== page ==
There hasn’t been a lot of coverage of this week’s House Agriculture Subcommittee on General Farm Commodities and Risk Management preliminary hearings to reauthorize the Commodity Futures Trading Commission (CFTC), which is too bad because it was pretty explosive.
The primary purpose of the hearings was to explore ways to improve customer protections but the panelists participating used it to hammer away at the CFTC’s residual interest rule proposal.
Rarely do you hear a regulator criticize a fellow regulator but the National Futures Association President and CEO Dan Roth was sharp in his criticism of the CFTC on this matter. He pointed out that the rule—which isn’t really a new rule but a new interpretation of an existing rule—would not have prevented either the MF Global debacle or the Peregrine Financial Group fraud, in fact one of the panelists pointed out how it could have doubled the losses of customers of MF Global.
In the end Roth stated simply, “It is a bad rule.”
Subcommittee Chairman Rep. K. Michael Conaway (R-Tex) may have set the stage in his opening remarks by stating, “When crimes occur it is essential that our justice system acts diligently and decisively.”
The topic of criminal prosecution came out at several points in the hearings. Roth pointed out while a lot can be accomplished with civil penalties, “The strongest deterrent [to acts of fraud] is criminal prosecution.”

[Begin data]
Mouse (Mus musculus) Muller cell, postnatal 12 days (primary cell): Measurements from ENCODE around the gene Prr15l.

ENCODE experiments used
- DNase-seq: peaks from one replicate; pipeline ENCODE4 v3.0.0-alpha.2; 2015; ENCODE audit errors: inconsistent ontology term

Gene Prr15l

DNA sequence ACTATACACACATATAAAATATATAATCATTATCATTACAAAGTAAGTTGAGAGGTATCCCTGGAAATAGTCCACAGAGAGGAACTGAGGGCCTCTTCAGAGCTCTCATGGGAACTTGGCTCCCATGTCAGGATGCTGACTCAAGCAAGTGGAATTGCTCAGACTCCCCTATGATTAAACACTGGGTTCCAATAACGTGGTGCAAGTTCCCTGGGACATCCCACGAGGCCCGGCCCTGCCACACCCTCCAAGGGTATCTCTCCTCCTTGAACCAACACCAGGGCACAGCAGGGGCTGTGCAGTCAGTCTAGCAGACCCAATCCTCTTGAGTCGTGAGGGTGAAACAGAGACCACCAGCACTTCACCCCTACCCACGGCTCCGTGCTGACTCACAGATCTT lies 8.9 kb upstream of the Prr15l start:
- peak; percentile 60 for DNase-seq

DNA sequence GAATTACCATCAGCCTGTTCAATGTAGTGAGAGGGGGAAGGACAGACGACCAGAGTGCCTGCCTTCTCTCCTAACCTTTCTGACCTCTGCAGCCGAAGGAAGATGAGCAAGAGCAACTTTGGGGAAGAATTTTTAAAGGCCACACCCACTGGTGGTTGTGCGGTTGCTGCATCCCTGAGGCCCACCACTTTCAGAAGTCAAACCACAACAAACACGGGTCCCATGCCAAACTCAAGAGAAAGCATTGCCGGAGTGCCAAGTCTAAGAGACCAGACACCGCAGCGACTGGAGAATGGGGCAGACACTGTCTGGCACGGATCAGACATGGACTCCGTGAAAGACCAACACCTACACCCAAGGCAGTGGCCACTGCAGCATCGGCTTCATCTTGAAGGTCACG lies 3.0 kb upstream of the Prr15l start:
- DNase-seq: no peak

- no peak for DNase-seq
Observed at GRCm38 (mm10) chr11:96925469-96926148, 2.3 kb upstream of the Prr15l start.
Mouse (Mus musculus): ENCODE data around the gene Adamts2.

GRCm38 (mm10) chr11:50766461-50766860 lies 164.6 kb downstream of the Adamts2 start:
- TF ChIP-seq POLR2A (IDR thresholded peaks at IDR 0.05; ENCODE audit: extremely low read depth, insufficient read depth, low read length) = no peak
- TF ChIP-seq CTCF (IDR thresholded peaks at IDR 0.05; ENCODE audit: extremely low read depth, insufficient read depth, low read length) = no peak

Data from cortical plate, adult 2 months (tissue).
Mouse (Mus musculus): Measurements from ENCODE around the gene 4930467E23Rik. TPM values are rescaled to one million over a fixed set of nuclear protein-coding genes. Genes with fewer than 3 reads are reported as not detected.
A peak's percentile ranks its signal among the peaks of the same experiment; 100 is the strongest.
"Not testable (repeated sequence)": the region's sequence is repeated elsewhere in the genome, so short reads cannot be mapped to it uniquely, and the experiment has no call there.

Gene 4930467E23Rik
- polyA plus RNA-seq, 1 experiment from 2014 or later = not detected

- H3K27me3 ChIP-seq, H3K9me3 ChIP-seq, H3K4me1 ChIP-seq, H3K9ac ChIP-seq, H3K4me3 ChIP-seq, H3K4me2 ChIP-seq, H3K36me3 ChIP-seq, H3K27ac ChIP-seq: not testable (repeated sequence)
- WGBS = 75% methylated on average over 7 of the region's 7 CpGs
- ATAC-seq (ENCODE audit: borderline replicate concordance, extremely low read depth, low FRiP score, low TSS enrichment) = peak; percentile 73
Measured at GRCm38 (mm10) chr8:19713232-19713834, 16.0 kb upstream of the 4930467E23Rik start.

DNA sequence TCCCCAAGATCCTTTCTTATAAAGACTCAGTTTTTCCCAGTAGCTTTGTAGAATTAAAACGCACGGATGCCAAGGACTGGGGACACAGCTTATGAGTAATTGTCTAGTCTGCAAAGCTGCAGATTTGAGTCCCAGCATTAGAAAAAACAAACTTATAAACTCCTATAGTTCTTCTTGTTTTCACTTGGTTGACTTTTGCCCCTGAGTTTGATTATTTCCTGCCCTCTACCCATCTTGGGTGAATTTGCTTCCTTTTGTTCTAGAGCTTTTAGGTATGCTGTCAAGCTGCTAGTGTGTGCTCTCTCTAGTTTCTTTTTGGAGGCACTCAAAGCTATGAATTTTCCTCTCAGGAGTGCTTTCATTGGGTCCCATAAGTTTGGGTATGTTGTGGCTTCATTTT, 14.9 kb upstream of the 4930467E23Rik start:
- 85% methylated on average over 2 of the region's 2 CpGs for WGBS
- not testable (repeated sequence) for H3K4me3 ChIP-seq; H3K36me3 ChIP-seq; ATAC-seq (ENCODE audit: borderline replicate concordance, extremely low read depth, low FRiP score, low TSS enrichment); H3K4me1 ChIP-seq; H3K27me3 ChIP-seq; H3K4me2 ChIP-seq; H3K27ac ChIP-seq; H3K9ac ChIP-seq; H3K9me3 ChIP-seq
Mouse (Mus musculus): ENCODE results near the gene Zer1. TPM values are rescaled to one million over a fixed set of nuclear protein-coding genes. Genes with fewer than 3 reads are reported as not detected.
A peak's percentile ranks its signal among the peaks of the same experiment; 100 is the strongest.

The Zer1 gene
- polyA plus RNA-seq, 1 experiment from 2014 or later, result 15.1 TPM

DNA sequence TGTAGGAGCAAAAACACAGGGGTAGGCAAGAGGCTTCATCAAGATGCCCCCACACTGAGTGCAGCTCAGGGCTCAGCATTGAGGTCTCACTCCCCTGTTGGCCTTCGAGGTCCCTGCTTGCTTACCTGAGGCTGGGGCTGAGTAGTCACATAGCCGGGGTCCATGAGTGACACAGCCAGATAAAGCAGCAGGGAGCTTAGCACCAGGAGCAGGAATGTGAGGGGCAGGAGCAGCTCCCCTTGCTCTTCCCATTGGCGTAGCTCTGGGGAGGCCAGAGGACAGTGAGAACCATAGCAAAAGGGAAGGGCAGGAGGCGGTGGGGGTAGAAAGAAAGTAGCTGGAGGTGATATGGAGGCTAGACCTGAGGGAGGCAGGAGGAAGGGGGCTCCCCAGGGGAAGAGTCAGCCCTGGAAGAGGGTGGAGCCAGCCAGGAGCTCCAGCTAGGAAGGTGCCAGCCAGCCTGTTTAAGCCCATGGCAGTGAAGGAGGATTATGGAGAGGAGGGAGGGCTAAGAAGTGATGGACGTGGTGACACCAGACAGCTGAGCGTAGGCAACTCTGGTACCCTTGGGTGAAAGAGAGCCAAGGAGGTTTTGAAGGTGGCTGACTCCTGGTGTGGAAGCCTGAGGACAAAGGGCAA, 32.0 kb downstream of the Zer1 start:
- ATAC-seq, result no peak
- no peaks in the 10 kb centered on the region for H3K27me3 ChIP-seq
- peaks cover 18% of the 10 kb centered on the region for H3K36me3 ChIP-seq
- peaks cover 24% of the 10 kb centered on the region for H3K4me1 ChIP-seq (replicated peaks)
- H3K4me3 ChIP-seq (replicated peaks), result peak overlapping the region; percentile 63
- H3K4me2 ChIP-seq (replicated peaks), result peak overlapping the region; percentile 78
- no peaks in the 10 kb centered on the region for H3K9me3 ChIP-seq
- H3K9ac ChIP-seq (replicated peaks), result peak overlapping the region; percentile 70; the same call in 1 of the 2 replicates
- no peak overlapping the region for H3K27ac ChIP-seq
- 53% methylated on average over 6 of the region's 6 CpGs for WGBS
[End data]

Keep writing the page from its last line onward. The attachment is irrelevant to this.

CME Group Executive Chairman Terry Duffy said criminal prosecution was in order in the MF Global case.
Perhaps most bold was James Koutoulas co-founder of the Commodity Customer Coalition who noted that the Department of Justice did not seem to pursue criminal prosecution despite “a mountain of evidence” and should look into whether MF Global executives perjured themselves in previous testimony before this committee.
Koutoulas pointed out that the leadership at MF Global was allowed to continue to run the company after the MF Global Inc. unit was split off into a SIPC bankruptcy despite nearly $1 billion missing in customer funds.
Unfortunately, none of the committee members asked the panelists more specific follow-up questions on what criminal prosecution should have occurred. I know of at least one panelist that would have been happy to add some meat to that bone.
They seemed content to talk about criminal prosecutions generally but did not seem appropriately curious about specific crimes that occurred in the MF Global situation and why a more vigorous prosecution did not take place.